Transcripts of the monetary policymaking body of the Federal Reserve from 2002–2008.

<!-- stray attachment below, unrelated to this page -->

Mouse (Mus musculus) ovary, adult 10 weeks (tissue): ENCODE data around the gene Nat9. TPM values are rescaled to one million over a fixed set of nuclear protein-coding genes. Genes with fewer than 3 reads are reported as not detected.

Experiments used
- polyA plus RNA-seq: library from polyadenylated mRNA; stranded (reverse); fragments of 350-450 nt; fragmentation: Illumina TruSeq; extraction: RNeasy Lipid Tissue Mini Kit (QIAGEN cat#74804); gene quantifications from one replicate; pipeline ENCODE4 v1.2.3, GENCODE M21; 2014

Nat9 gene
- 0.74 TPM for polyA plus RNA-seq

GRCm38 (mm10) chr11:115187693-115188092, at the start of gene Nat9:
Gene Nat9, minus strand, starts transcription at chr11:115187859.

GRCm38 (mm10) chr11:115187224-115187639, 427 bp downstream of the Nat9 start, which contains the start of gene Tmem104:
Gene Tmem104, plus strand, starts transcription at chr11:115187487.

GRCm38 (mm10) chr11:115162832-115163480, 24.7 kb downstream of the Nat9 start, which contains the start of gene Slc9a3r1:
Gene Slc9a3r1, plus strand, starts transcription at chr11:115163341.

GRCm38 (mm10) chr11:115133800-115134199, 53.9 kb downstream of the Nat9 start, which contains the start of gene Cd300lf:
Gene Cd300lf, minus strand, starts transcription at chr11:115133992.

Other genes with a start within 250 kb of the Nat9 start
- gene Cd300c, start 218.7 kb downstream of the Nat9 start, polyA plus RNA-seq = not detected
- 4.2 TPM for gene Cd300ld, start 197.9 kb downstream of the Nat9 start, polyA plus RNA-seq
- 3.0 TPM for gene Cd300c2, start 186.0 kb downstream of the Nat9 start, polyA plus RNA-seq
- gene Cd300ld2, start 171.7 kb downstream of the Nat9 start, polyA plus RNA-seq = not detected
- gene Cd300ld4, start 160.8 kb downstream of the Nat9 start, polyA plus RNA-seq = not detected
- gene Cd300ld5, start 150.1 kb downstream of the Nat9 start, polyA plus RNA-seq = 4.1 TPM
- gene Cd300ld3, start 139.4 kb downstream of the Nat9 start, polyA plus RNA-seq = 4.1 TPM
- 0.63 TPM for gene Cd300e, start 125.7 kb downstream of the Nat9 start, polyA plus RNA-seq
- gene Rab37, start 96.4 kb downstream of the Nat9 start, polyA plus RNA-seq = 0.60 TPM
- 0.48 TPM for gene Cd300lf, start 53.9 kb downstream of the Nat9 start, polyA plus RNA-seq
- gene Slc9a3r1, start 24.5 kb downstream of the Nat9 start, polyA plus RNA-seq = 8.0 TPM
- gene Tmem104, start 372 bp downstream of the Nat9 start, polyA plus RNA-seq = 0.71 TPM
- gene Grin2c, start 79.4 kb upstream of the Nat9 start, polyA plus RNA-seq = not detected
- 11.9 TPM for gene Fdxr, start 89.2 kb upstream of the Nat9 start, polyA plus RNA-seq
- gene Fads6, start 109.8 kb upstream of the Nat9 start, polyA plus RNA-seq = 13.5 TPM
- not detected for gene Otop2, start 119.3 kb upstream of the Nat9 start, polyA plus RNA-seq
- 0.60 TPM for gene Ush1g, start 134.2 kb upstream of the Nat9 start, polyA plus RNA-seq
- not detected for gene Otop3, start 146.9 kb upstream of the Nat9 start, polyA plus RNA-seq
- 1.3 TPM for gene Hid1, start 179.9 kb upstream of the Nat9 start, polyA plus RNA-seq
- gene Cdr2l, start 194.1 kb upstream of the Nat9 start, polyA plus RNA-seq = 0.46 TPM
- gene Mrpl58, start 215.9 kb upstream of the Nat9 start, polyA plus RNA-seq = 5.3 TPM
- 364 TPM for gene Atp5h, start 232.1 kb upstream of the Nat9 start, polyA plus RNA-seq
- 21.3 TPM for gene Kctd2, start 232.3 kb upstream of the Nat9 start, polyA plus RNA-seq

I would hope that initiating these swaps would reduce the probability of bad outcomes in the emerging market economies. Certainly, if Brazil, Mexico, and Korea are up against the ropes and experiencing significant financial stresses, my sense is that it would be an environment in which many other EMEs would be experiencing negative spillovers. So to the extent that we can backstop these major linchpins in the emerging market world, I see that as having very positive effects for others. That would be one point. Second, the decision as to how to handle Chile, if Chile comes to us for a swap line, I think is very much a policy decision for the Committee to determine. As I said in the remarks, we as staff members would very much appreciate some sort of signal from you as to whether you want to say four and that’s all we’re willing to do, and everyone else—Chile, India, and South Africa—goes to the Fund? Or is the Committee open to having potentially a few other large, important emerging market economies have swap lines with the Federal Reserve? I see that as being a policy decision.

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